tions elsewhere.

May 17 -- Sun death.

For up to 10,000 of these cosmic years (one
cosmic year = ~14 billion years), low mass
stars continue.

Then, what happens in this particular space-
time continuum?

The degenerate era ensues, and any remaining
life would have to extract energy from white
dwarf stars, none of which would be emitting
light. Over time, millions of black holes
would dominate the universe, and eventually,
all matter and energy would degenerate.

Time slows. Protons won't exist. Any living
entity would have to live at an incredibly
slow rate. A thought would take trillions
of years.

After all black holes have evaporated away,
everything in terms of matter & energy we
know of is gone, including atoms themselves.

Quantum physics dominates, explaining the
behavior of particles. With enough time,
any kind of quantum fluctuation can form,
even one that can seem impossible. One of
these random fluctuations can change the
fabric of space itself.

One part of space can witness the formation
of a bubble, and that bubble would spread
throughout the space around it. A phase
transition would occur. Some of these
quantum fluctuations can give rise to de-
tached portions of space, dimensions that
can branch off from ours to create a new

Perhaps a quantum fluctuation gave rise
to our own space-time continuum (see
January 1 on the calendar above).

(Part 1 of 5) The Universe - Cosmic Apocalypse
Big Crunch (brief mention of Big Chill / Big Rip)

And so it goes, has gone, and will continue
to go, with or without 'us', forever, per-
haps forever in dimensions, in universes,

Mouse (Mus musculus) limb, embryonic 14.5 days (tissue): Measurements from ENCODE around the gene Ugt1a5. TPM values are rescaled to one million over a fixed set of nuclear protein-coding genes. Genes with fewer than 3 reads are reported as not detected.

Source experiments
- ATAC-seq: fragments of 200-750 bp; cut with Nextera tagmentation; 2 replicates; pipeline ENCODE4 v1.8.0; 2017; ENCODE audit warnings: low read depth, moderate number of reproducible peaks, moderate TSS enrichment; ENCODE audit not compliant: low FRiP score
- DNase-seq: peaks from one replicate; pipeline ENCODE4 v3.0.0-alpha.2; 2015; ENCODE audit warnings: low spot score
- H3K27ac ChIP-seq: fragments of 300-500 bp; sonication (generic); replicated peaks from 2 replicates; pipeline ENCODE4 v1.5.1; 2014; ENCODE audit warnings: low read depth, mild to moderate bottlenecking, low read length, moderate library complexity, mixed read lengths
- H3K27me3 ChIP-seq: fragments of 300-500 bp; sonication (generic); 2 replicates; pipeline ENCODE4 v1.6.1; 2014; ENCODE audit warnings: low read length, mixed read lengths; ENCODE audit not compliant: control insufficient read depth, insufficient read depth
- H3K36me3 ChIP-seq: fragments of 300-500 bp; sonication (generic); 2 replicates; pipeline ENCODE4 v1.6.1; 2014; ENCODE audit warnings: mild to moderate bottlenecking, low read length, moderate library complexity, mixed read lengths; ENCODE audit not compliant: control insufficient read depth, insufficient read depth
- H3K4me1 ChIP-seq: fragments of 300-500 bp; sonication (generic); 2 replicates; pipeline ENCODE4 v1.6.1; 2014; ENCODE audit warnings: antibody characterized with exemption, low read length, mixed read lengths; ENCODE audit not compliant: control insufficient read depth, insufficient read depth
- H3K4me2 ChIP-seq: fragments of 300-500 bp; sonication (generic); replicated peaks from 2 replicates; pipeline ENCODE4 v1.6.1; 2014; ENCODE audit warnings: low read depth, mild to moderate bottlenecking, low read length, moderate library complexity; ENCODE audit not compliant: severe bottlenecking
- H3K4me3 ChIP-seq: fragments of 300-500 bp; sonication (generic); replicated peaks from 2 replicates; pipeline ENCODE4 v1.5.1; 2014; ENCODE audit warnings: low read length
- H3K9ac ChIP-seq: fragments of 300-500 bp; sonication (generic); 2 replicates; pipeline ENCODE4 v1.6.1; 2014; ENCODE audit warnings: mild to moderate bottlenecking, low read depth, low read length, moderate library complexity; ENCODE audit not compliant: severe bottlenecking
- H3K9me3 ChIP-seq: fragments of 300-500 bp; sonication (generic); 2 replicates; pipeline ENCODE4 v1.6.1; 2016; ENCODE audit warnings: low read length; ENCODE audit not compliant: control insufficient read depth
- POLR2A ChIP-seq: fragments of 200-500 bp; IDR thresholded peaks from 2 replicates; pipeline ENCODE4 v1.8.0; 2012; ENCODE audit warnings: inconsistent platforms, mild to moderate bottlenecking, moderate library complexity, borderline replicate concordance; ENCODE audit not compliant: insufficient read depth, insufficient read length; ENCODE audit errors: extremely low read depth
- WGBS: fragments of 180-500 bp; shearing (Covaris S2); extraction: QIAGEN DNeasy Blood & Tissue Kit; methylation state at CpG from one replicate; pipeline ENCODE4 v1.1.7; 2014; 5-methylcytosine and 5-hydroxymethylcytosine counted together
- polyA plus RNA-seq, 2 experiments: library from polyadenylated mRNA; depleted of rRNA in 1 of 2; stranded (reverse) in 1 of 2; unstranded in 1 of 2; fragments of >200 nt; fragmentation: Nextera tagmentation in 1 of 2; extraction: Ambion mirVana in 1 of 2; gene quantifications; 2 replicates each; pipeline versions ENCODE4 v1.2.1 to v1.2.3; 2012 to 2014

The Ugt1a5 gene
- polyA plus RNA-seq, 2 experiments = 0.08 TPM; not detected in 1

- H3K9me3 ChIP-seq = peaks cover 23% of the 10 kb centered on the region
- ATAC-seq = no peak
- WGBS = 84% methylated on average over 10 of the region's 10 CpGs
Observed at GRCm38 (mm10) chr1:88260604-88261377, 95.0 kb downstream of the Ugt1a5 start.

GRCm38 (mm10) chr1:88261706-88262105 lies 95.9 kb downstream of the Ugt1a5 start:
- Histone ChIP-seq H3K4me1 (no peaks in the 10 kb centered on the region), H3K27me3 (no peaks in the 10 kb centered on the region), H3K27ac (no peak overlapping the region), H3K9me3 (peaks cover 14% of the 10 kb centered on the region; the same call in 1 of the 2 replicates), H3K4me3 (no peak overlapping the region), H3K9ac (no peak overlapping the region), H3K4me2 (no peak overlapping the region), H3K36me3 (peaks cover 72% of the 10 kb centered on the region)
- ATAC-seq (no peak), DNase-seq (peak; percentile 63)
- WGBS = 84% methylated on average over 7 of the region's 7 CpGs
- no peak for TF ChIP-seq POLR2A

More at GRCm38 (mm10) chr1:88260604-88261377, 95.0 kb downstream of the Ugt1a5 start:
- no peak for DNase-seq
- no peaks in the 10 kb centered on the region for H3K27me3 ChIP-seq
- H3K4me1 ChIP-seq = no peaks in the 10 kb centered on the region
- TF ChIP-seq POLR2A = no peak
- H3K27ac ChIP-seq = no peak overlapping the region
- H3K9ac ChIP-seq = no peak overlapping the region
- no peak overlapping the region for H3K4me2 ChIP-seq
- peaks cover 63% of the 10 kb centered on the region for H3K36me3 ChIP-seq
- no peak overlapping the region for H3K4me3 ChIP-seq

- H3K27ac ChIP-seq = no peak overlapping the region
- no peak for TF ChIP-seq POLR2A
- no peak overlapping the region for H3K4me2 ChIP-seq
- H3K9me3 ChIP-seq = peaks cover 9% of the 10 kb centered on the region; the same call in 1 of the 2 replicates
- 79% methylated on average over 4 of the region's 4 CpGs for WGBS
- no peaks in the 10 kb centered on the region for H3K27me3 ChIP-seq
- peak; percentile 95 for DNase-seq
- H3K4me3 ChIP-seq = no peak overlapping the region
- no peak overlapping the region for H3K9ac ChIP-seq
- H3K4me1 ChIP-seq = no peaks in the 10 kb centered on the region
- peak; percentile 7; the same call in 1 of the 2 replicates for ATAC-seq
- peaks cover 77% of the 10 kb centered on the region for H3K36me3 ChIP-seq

in time, in the past, in the future, in the

(Part 2 of 5) The Universe - Cosmic Apocalypse
Big Rip / Big Chill / Law of Thermodynamics

And we, all of us, are part of this grand
and incomprehensible everywhere every-
when, and in that, I see a fantastic oppor-
tunity to explore, to learn more, to do
more, to be all that one can be, given
the limitations and restrictions we our
currently burdened by.

(Part 3 of 5) The Universe - Cosmic Apocalypse
Big Chill / Red Dwarfs / Cosmological Calendar /
White Dwarfs / Degenerate Era

As for life & hardships, to the extent
humankind can defeat them, excellent.
To the extent that they overwhelm and
subdue us, not good, and therein resides
the quest to maximize the good, and to
overcome as many of the hardships as
we can.

(Part 4 of 5) The Universe - Cosmic Apocalypse
Degenerate Era / Black Hole Era

As for life, and what makes it worth living,
in its better moments, common knowledge
is that sharing, caring, giving, loving, enter-
taining, learning, exploring, enjoying, all
that and more are there, and among those
who view themselves as pro-humanists,
there's additional value in making the most
for the many for as long as is pleasantly

(Part 5 of 5) The Universe - Cosmic Apocalypse
Dark Era / Ice Age / Quantum Theory /
Bubbles (Phase Transitions) / Multiple Universes /
Gateways to Other Universes?